Schoharie County, with its burgeoning eagle population, may become a destination spot to see the popular bird of prey.
Ten different locations are being designated as viewing points for an Eagle Trail Project being promoted by the Schoharie Economic Enterprise Corporation. SEEC Director Julie Pacatte and intern Jason Brizzee spoke to the Middleburgh village board about the project on Monday evening. SEEC is hoping that the 10 spots along the trail will become “a place to visit.” SEEC is hoping to establish “destination builders.”
In Middleburgh, the eagle trail spotting areas would be at the Timothy Murphy Park on the other side of the creek. Mr. Brizzee, a former Cobleskill-Richmondville student, said the trail is the inspiration of Bill Combs Jr., a photographer and eagle expert.
In addition to Timothy Murphy Park, other planned bald eagle viewing areas are near Sterling Insurance, the backside of Wal-Mart, the Sunshine Fairgrounds, NYPA north gate, Minekill State Park, Zion-Lutheran Church, the Cobleskill reservoir, the Central Bridge fishing vly, and a location on the Franklinton vly.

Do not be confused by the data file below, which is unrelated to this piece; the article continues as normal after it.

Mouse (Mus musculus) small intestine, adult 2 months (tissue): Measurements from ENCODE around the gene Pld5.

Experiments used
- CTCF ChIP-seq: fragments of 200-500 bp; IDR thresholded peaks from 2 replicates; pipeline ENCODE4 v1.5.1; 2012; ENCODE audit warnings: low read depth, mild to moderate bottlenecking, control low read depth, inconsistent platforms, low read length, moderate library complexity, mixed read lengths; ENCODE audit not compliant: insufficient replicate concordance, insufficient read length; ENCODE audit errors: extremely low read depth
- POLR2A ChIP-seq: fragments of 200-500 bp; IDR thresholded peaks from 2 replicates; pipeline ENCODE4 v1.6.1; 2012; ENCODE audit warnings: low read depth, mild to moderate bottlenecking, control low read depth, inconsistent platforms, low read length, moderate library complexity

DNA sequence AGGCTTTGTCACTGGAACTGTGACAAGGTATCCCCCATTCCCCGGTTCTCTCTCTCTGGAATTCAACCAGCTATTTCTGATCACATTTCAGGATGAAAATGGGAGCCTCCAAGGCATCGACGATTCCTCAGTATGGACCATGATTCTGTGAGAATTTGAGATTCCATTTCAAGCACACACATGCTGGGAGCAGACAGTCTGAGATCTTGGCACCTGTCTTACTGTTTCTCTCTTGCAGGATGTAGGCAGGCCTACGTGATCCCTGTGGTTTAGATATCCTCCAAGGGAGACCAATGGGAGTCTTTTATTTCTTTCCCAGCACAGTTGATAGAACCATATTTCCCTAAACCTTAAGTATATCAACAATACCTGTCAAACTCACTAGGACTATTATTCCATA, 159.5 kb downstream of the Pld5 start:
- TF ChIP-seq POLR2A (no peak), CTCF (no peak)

Having so many eagles in the county could cause an economic boom, Mr. Brizzee said.
He presented research that showed that bird watchers are highly educated and spend money in the viewing areas on equipment, food, lodging, and transportation. Mr. Brizzee asked the board for permission to use the parking lot and to erect a kiosk which will include a sign-up book and site information with a scannable code. Scouts may build the kiosk as an “eagle” scout project.
He explained that the area near the park and creek is a common hunting ground for eagles. Eagles also stay in the area year-round because of the bends in the creek at which water does not usually freeze.
SEEC will seek “friends of the eagle trail” to help sponsor the costs and upkeep, according to Mr. Brizzee. The cost of the signage, maintenance, and observation structures (with in the ground binoculars) will cost about $2,000.
Board members were in favor of the sites though Trustee Bob Tinker asked that only general information be given out on the location of the nests to prevent harm.
SEEC members are very concerned with the disturbing of the habitat, Ms. Pacatte said. “None of us want people to interfere with the nests.” Most of the nests are a “good distance” from the viewing areas. “There are some ‘bad actors’ out there that we want to keep away from the nests… The safety of the birds is foremost in our minds.”
She added that in Cobleskill near Wal-Mark some people went out to the area of the nest. The best way to view the eagles is from a distance, she noted.